Snow kept falling. The air was crisp, and it bit at Matt's ears. He tensed his shoulders against the wind and swallowed once. He readjusted the sunglasses and slid his hands into his pockets.

"I should have told you…a long time ago. I should have done a lot of things with you, Karen, but life got in the way. You know what happened. Fisk gets what's coming to him, and eventually so does his would-be killer. Fisk comes back and suddenly everyone's dropping like flies. I'm pushing Bullseye through another window, and then I'm sharing a prison block with all of them.

And I still can't sleep very well.

I, uh, figured out that I don't really use my bed anymore. A good night means coming back and collapsing on the sofa and waiting for someone to wake me up with more bad news.

It's all bad news, Karen, and I realize this is just me bitching about life again. But it's all bad news. It's all gone to hell without you here.

And I should have told you when it first happened, but…but, I've met someone.

Her name is Milla. She's. She's really great. She reminds me of you. A lot, actually. She doesn't quite have your smile, or that mixture of Chanel you always tried to sneak past me. But she means the world to me.

That's what this is about. Not me bitching about life again, not exactly. It's about me coming to you and not bearing any more secrets. This is about someone so important that I was going to spend the rest of my life with her. And in the year she and I had, the only thing I kept thinking about was you, Karen.

I miss you.

And I find myself wondering why. How terrible is that?

I haven't been able to let you go. You know I don't believe much in ghosts, but…I think…you're with me, Karen. You've always been with me. I've lost sight of that, and I know it's too late to try and make up lost time.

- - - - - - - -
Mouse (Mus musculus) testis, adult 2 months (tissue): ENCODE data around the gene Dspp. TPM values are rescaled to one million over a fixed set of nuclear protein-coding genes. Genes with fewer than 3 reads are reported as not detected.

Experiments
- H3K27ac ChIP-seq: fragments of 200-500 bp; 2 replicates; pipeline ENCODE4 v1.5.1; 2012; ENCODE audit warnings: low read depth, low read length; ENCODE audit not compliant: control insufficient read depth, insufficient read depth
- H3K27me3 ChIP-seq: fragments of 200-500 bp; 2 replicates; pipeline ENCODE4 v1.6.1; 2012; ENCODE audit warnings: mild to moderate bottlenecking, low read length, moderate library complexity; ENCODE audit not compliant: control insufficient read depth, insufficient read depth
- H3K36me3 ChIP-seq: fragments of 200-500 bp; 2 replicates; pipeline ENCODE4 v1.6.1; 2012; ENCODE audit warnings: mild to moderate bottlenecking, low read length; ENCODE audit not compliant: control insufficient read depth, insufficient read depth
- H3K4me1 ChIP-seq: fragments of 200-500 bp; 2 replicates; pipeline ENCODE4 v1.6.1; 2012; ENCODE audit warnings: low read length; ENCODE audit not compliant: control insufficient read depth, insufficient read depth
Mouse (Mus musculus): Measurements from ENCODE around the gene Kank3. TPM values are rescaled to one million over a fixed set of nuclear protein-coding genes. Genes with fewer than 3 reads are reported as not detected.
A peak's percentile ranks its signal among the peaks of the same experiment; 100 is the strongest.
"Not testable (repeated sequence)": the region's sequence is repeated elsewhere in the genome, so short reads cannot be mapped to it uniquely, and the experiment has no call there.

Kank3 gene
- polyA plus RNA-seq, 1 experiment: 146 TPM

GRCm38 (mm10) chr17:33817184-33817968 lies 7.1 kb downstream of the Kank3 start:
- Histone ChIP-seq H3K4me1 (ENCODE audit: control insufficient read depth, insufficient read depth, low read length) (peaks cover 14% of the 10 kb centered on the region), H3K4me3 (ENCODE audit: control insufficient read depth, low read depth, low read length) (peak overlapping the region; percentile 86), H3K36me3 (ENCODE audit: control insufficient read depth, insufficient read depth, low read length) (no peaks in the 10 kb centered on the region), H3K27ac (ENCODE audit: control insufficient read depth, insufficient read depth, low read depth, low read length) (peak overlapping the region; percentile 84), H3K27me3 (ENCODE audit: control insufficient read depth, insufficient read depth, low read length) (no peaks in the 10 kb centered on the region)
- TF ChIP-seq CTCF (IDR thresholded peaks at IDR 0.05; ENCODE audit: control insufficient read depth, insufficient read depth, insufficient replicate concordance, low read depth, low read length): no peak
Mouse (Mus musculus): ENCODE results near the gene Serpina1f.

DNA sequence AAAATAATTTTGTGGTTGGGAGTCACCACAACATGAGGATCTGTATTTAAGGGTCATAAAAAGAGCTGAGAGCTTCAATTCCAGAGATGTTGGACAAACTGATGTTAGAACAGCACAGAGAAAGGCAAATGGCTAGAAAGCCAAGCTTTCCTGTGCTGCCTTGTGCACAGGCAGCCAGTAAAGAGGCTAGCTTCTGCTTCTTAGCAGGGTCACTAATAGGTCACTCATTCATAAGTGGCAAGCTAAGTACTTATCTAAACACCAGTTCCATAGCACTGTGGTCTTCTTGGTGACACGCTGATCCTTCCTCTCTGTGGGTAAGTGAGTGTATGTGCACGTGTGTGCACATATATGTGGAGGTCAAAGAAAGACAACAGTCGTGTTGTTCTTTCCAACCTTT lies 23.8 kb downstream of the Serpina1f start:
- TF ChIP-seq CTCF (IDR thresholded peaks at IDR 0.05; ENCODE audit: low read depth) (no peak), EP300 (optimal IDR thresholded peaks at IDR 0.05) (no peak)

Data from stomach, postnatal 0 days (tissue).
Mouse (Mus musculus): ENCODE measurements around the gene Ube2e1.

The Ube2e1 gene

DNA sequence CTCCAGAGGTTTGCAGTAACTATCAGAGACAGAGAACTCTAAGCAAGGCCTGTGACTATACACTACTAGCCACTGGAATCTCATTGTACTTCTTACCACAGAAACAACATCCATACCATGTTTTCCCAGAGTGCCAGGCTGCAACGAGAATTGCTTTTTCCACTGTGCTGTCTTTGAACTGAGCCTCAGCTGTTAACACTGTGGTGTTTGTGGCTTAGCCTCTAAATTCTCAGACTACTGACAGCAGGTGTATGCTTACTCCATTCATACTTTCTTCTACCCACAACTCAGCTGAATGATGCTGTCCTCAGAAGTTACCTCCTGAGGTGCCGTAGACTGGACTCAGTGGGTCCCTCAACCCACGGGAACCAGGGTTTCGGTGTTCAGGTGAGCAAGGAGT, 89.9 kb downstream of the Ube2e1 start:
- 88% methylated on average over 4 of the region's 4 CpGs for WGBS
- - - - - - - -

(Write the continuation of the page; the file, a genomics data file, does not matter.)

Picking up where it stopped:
But I wanted to tell you, anyway.

I'm going to move on with my life. Milla is the key to that.

Don't hate me. And please, please, please don't think I don't love you.

I do.

Is that even possible, Karen?

Foggy…thinks a broken heart just doesn't heal all the way. That's a direct quote, by the way. Typical Foggy. I know.

I know, Karen, that if I give myself to Milla, it will never be enough. Not as long as you're with me. I'm not trying to get rid of you. I would never want to.

I love you.

And I love Milla.

And I need to know you're all right with this.

Let me know if I'm doing the right thing. And…if it is time to give myself to Milla, I need to know that you'll be…at peace with that. I think you would.

I trust you, Karen. I always did."


He turned around slowly, tiredly, and saw her.

Natasha. The Black Widow. Wearing a body-length black trenchcoat. A leather affair that keeps out the cold, a bad metaphor for Natasha's entire life.

"How long were you listening?" he asked thickly and pulled off the sunglasses.

"I was trying not to," she said and got close to him. Close enough to whisper in his ear. "You know…she loved you, too, Matthew. Once upon a time." Natasha's breath was warm and calm.

"There's a conditional in there," he said.

"Yes. Once upon a time, Matthew."

Matt lifted his head away from Natasha's. "I know what you're going to say."

"She is dead, Matthew."